WordReference Random House Learner's Dictionary of American English © 2017
niche /nɪtʃ/USA pronunciation
n. WordReference Random House Unabridged Dictionary of American English © 2017
- Architecturea recess in a wall or the like, usually in the shape of a half circle with an arch, as for a statue or other decorative object.
- a suitable place or position:trying to find his niche in the world.
(nich),USA pronunciation n., adj., v., niched, nich•ing. n.
- Architecturean ornamental recess in a wall or the like, usually semicircular in plan and arched, as for a statue or other decorative object.
- a place or position suitable or appropriate for a person or thing:to find one's niche in the business world.
- Businessa distinct segment of a market.
- Ecologythe position or function of an organism in a community of plants and animals.
- Businesspertaining to or intended for a market niche;
having specific appeal:niche advertising.
- to place (something) in a niche.
- Vulgar Latin *nīdiculāre, derivative of Latin nīdus nest
- French, Middle French, back formation from nicher to make a nest
- 2.See corresponding entry in Unabridged calling, vocation, slot, berth.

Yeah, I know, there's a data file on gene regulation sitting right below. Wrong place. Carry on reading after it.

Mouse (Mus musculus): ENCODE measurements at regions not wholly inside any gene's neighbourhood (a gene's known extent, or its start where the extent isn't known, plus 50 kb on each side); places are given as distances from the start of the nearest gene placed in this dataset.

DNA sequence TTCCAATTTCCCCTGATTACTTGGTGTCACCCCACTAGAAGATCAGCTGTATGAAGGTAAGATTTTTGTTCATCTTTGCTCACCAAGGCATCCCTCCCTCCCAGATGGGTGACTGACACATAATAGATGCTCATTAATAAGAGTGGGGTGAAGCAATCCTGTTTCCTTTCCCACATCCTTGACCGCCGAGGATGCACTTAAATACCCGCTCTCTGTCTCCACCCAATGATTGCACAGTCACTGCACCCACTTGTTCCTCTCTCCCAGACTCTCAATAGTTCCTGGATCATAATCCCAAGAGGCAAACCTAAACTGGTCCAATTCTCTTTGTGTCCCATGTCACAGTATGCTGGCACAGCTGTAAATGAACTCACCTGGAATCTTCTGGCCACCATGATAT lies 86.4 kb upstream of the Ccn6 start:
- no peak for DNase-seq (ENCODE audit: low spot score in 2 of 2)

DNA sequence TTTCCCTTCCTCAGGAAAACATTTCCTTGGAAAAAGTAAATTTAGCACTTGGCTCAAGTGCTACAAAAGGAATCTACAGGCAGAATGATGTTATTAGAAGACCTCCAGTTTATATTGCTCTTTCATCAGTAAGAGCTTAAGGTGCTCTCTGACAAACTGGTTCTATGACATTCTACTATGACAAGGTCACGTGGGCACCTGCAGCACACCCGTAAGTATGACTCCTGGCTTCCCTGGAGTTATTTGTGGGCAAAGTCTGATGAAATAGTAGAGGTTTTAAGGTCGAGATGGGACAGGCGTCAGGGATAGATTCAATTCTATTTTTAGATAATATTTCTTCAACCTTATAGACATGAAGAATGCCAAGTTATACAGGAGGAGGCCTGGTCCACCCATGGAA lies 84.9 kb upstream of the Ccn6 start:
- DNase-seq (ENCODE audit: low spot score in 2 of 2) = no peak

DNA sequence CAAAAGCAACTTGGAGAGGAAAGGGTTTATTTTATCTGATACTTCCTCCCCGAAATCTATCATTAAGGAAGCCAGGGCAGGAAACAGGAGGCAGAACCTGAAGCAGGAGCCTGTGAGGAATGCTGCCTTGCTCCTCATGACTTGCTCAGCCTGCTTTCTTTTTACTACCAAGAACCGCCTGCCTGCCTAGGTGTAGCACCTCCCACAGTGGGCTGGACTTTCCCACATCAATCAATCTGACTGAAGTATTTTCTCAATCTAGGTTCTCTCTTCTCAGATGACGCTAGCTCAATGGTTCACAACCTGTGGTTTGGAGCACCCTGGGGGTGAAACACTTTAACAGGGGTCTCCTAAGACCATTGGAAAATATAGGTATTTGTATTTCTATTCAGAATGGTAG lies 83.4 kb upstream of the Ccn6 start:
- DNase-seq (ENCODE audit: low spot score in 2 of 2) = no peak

Businessa distinct segment of a market.
- Businessof or pertaining to a distinct segment of a market.
Collins Concise English Dictionary © HarperCollins Publishers::
niche /nɪtʃ; niːʃ/ n
- a recess in a wall, esp one that contains a statue
- a position particularly suitable for the person occupying it: he found his niche in politics
- (modifier) relating to or aimed at a small specialized group or market
- the role of a plant or animal within its community and habitat, which determines its activities, relationships with other organisms, etc
Etymology: 17th Century: from French, from Old French nichier to nest, from Vulgar Latin nīdicāre (unattested) to build a nest, from Latin nīdus nest
- (transitive) to place (a statue) in a niche; ensconce (oneself)
'niche' also found in these entries: